The Lucky One

Nicholas Sparks meets Zac Efron

The Lucky One

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Directed by Scott Hicks. Starring Zac Efron, Taylor Schilling, Blythe Danner, Adam LeFevre, Riley Thomas Stewart, Joe Chrest, Robert Hayes. Written by Will Fetters, from the novel by Nicholas Sparks.

Grade-A schmaltz, as you’d expect from a Nicolas Sparks adaptation. The Lucky One follows Message in a Bottle, A Walk to Remember, The Notebook, Nights in Rodanthe, Dear John, and The Last Song as Sparks novels to make it to the big screen; if you’ve seen any of those films, you know exactly what to expect here.

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The Lucky One actually changes around some of the details, and fares just about as well as could be expected under the circumstances, though the saccharine is poured on as thick as always. Hollywood has been churning these things out as fast as Sparks can write them, and audiences don’t seem to mind the formula. Hey, if it ain’t broke…

Zac Efron stars as Logan Thibault, a marine serving in Iraq who finds a photograph of a woman amidst some charred wreckage following a nighttime raid. His attempts to find the owner of the photo are fruitless, so he keeps it; after he survives some close encounters, he chalks up his good luck to the mysterious woman in the photo, and vows to locate her when he returns home to give his thanks.

You might expect the film to follow Logan’s presumably difficult task of locating this woman with nothing more than a photo to go on; but no, that would break the formula. Instead, he quickly matches a lighthouse in the background of the photo to a picture on the internet, asks a guy at a bar, and there you go – within the film’s first fifteen minutes, he’s at her door.

The woman is Beth (Taylor Schilling), who lives with her young son (Riley Thomas Stewart) and grandmother (Blythe Danner) in rural Louisiana, running a dog shelter. The premise and this setting is all we need, and when the film sticks to these characters and their relationships, we’re thoroughly satisfied.

But the formula demands artificial conflict, which is delivered in two predictable, and unnecessary, ways: the first is the abusive ex-husband (Jay R. Ferguson), who also just happens to be the local sheriff. The second is that old standby in romance movies, the secret that brought the two lovers together, which, when revealed, threatens to drive them apart.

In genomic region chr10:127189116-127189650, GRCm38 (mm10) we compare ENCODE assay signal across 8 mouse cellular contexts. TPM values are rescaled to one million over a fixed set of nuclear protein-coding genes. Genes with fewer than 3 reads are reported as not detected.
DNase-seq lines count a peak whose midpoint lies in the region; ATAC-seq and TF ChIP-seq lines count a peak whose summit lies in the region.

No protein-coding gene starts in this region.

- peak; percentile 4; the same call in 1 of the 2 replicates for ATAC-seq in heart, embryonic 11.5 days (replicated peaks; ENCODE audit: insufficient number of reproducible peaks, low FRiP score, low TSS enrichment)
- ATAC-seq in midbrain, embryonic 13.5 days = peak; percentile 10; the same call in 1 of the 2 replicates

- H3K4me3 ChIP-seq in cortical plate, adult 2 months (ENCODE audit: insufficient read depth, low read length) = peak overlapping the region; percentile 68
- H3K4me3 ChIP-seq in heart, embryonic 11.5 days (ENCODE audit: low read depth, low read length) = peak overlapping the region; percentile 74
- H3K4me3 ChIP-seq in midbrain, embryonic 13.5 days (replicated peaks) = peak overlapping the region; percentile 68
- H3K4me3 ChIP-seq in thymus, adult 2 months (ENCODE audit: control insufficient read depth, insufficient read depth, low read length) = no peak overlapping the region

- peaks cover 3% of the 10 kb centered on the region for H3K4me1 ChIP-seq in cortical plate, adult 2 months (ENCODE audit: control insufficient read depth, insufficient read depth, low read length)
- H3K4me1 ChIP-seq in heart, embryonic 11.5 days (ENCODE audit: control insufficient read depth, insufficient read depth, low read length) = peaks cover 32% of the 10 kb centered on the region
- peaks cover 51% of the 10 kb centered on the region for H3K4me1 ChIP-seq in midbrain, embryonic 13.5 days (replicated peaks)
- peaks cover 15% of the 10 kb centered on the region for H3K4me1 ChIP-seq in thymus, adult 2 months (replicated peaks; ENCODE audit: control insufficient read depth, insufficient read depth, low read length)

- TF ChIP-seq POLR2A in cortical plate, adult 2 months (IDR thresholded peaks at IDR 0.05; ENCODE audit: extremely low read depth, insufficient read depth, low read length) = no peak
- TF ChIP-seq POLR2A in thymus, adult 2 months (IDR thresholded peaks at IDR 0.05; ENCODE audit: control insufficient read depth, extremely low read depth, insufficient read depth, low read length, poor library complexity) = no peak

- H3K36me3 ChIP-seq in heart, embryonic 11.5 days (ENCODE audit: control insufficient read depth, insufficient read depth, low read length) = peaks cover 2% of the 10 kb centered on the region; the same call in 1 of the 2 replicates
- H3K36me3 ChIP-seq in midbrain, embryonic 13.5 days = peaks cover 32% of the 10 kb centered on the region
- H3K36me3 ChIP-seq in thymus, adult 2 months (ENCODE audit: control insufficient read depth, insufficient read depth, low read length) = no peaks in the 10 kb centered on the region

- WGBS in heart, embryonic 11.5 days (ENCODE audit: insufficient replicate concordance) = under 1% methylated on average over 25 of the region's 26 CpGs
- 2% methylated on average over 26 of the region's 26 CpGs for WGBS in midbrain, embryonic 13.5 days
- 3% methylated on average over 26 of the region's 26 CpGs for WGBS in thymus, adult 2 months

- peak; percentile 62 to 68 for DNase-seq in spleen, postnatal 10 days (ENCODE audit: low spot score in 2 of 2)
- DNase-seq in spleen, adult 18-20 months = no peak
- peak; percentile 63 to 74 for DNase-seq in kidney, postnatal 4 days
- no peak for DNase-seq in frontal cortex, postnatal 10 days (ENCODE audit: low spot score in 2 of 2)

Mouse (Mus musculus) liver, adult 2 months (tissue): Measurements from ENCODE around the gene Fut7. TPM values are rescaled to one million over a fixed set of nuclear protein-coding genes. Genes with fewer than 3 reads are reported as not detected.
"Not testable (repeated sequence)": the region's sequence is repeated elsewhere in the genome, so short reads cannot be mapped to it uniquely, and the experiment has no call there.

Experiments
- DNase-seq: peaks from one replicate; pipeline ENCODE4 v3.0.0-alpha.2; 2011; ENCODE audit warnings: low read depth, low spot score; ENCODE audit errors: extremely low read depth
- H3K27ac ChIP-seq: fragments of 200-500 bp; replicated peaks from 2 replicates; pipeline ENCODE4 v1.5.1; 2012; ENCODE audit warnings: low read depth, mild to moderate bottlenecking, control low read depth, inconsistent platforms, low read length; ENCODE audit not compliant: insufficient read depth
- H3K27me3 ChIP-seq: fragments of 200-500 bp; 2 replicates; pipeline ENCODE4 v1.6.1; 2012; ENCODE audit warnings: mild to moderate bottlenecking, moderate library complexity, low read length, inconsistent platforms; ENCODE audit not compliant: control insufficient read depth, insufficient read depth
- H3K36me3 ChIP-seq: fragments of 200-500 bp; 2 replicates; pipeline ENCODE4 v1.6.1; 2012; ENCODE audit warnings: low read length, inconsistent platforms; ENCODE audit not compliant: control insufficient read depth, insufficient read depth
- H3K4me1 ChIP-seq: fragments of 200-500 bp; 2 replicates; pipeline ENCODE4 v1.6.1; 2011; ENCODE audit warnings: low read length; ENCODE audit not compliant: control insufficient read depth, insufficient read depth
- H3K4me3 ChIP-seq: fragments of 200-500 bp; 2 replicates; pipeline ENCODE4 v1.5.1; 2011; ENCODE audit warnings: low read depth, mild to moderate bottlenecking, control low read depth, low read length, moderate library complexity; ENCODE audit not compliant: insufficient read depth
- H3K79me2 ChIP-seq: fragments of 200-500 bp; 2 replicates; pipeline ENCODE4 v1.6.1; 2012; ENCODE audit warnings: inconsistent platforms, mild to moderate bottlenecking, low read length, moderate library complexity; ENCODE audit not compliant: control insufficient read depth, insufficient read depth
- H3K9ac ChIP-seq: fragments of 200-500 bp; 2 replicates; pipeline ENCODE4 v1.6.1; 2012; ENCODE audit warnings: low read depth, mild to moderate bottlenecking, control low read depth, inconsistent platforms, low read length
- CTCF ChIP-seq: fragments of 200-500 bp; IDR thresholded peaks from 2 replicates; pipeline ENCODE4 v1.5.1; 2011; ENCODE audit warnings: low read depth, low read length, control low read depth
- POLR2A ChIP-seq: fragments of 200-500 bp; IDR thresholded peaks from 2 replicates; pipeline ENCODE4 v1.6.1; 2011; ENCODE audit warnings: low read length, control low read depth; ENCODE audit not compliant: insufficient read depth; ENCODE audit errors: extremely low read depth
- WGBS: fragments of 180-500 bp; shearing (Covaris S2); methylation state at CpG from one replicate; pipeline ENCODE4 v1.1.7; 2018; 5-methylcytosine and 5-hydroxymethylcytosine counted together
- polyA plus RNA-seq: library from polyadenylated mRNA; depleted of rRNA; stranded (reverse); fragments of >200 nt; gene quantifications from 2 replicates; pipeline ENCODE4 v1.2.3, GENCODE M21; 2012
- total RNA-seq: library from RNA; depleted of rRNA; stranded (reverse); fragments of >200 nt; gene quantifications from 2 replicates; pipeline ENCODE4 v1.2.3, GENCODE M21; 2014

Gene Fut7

Only here, that ‘secret’ is the touching premise of the lucky photo, which Logan just can’t bring himself to reveal to Beth. This should not in any way drive them apart; indeed, we expect it to bring them closer together, with Beth tearfully embracing Logan when the truth is finally revealed. But the film tries to drum up the conflict regardless, and the artificial climax threatens to drag the whole film down.

Zac Efron may have rose to fame through the High School Musical movies, but he’s impressed me more and more with each successive film (especially Richard Linklater’s Me and Orson Welles). He’s a solid romantic lead in The Lucky One, and perfectly matched by Schilling; the two share some real on-screen chemistry that breaks through some of the film’s artifice.  

Director Scott Hicks made a big splash with the Oscar-nominated Shine back in 1996; that film now seems like an anomaly among his career, which more recently has included the Catharine Zeta-Jones romance No Reservations.

Still, The Lucky One has a lot to like: the two young stars, Danner as the wise grandmother, the autumnal Louisiana setting, Logan’s German Shepherd and the other dogs at the kennel. There’s nothing new here, but more of the same is just what Nicholas Sparks fans have ordered.

Also opening this week:

  • War of the Buttons (showtimes | IMDb), an adaptation of the famed Louis Pergaud novel, previously filmed in 1937, 1862, and 1994. Screening in French with Czech subtitles.
  • Rok konopí (Year of Mari©huana; showtimes), a cannabis-themed documentary, screening in Czech.


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